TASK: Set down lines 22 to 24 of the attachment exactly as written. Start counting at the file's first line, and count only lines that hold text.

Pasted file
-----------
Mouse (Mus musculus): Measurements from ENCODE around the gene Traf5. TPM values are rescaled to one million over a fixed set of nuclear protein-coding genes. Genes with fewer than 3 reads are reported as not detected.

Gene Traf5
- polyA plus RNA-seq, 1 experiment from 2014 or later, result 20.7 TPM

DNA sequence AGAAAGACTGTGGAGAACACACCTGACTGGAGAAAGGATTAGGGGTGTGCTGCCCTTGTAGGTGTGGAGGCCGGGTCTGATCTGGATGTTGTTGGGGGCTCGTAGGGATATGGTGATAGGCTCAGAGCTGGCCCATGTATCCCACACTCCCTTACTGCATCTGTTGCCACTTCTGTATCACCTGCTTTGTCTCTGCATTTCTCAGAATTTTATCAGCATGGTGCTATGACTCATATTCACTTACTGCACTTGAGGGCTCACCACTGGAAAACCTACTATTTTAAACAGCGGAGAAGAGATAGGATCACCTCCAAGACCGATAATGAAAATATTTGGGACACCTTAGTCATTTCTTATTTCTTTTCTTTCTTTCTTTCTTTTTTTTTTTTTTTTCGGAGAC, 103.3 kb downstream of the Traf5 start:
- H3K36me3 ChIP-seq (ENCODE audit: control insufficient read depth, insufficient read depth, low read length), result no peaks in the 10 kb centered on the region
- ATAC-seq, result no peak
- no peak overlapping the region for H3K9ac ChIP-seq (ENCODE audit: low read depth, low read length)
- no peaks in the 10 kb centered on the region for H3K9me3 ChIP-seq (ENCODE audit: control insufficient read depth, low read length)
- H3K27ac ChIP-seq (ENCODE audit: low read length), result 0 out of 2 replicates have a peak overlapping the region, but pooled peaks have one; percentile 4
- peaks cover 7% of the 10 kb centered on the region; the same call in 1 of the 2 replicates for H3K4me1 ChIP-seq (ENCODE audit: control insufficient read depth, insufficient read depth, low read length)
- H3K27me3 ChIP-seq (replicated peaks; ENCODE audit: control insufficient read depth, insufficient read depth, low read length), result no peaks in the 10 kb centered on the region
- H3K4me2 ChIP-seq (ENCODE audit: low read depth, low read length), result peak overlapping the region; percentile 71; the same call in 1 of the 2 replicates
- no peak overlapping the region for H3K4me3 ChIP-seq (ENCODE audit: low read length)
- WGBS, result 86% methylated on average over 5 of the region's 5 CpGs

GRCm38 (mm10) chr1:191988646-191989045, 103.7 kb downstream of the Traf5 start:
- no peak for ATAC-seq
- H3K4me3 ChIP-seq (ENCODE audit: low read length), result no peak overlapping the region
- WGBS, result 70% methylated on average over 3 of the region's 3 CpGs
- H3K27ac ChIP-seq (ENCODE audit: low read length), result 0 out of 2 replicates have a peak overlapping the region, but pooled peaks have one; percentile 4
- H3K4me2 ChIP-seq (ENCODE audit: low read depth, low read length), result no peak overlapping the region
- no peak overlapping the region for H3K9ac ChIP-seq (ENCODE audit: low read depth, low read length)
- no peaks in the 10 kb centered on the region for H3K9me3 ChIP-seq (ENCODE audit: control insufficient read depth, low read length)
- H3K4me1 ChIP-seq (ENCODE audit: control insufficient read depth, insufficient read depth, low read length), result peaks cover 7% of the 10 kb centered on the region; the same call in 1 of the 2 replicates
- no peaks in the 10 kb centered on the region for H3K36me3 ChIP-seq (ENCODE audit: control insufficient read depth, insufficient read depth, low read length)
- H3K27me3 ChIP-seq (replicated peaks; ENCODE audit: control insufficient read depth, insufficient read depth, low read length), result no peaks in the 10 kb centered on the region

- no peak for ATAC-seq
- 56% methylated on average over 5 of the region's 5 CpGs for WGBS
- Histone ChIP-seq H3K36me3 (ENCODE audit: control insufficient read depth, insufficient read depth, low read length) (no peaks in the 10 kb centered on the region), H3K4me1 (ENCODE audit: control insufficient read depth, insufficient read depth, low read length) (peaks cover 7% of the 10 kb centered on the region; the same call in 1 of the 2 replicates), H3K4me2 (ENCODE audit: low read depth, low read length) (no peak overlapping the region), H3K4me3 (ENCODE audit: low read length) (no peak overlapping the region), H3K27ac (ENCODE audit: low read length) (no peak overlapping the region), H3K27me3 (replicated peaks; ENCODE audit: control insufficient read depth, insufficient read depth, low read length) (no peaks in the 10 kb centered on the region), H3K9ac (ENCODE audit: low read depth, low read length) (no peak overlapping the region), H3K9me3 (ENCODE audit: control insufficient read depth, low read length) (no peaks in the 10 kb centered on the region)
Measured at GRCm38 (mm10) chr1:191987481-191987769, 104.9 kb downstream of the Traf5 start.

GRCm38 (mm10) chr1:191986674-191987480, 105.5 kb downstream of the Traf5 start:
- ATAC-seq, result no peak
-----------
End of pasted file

- no peaks in the 10 kb centered on the region for H3K9me3 ChIP-seq (ENCODE audit: control insufficient read depth, low read length)
- H3K4me1 ChIP-seq (ENCODE audit: control insufficient read depth, insufficient read depth, low read length), result peaks cover 7% of the 10 kb centered on the region; the same call in 1 of the 2 replicates
- no peaks in the 10 kb centered on the region for H3K36me3 ChIP-seq (ENCODE audit: control insufficient read depth, insufficient read depth, low read length)